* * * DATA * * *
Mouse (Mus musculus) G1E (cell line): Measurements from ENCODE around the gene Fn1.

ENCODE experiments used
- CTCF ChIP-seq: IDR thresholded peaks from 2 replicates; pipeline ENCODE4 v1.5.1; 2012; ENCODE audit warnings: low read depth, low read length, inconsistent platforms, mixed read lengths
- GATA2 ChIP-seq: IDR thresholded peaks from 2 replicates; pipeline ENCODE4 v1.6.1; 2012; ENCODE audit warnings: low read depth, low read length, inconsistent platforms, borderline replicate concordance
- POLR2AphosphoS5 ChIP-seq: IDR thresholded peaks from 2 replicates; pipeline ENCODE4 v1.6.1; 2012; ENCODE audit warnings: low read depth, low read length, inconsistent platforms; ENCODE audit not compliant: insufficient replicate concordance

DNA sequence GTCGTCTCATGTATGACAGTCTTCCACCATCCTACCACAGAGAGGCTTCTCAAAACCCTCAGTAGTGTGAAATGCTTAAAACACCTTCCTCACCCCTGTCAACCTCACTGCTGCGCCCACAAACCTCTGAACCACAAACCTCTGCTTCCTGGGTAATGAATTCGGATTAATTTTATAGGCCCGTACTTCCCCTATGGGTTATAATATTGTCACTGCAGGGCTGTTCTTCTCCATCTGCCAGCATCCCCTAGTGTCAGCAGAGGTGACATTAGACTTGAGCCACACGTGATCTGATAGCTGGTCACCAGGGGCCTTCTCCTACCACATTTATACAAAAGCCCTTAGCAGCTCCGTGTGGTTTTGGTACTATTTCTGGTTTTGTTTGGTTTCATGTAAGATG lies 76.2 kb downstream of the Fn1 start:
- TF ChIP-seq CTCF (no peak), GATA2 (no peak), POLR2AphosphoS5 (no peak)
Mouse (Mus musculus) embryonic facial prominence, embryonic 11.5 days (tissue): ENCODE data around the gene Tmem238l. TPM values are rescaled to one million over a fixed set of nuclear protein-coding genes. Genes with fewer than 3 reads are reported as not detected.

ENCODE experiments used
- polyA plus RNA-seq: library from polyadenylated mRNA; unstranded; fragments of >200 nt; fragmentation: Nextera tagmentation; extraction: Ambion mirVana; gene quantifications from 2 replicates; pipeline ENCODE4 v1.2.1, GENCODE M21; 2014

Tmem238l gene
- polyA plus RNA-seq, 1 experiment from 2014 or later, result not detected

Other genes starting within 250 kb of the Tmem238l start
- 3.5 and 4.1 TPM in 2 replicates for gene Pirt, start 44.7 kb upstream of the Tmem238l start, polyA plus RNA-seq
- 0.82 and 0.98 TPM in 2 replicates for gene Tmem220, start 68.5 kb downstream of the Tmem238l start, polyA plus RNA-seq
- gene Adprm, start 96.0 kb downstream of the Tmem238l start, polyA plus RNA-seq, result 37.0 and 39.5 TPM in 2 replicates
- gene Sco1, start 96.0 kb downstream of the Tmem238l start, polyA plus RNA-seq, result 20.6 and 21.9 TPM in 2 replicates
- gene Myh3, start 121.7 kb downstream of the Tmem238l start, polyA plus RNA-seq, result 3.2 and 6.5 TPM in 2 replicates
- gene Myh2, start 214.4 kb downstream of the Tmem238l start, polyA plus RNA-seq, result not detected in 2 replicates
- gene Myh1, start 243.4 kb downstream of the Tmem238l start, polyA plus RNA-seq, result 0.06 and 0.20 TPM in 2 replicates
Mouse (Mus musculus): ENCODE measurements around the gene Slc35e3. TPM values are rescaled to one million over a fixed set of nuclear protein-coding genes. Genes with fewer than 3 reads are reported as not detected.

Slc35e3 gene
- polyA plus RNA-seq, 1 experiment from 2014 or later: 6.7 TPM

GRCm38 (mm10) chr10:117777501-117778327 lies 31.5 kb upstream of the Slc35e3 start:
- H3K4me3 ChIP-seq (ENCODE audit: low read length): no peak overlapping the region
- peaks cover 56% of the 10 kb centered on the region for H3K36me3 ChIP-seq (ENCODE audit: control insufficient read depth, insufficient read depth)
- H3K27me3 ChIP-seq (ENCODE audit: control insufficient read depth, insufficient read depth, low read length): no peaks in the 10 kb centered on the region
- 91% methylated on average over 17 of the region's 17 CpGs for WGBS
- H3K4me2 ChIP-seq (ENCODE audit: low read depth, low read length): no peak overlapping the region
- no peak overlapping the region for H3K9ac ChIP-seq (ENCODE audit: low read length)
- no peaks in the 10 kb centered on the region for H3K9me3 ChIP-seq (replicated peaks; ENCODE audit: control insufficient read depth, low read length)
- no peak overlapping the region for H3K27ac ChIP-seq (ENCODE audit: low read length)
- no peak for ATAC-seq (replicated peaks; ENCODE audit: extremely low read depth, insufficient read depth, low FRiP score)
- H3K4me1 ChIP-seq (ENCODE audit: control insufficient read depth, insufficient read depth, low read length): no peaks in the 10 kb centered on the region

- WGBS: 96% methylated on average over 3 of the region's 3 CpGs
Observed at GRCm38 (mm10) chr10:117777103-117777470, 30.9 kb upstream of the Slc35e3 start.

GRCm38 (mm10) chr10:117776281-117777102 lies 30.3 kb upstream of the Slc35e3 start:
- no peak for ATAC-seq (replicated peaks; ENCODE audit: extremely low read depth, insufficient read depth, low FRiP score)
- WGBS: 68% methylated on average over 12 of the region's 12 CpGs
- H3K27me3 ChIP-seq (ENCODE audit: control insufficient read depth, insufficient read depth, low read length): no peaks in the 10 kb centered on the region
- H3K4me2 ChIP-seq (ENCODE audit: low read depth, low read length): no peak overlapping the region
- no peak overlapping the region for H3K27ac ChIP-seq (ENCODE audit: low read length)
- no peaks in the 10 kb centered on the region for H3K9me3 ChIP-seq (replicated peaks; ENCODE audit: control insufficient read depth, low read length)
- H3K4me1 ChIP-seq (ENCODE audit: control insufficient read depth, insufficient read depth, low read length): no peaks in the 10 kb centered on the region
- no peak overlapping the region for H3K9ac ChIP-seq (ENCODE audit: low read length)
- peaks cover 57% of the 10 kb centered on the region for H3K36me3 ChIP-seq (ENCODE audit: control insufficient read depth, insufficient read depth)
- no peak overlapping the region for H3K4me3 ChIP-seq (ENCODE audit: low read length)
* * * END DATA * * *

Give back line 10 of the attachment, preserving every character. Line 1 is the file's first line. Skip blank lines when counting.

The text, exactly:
- polyA plus RNA-seq: library from polyadenylated mRNA; unstranded; fragments of >200 nt; fragmentation: Nextera tagmentation; extraction: Ambion mirVana; gene quantifications from 2 replicates; pipeline ENCODE4 v1.2.1, GENCODE M21; 2014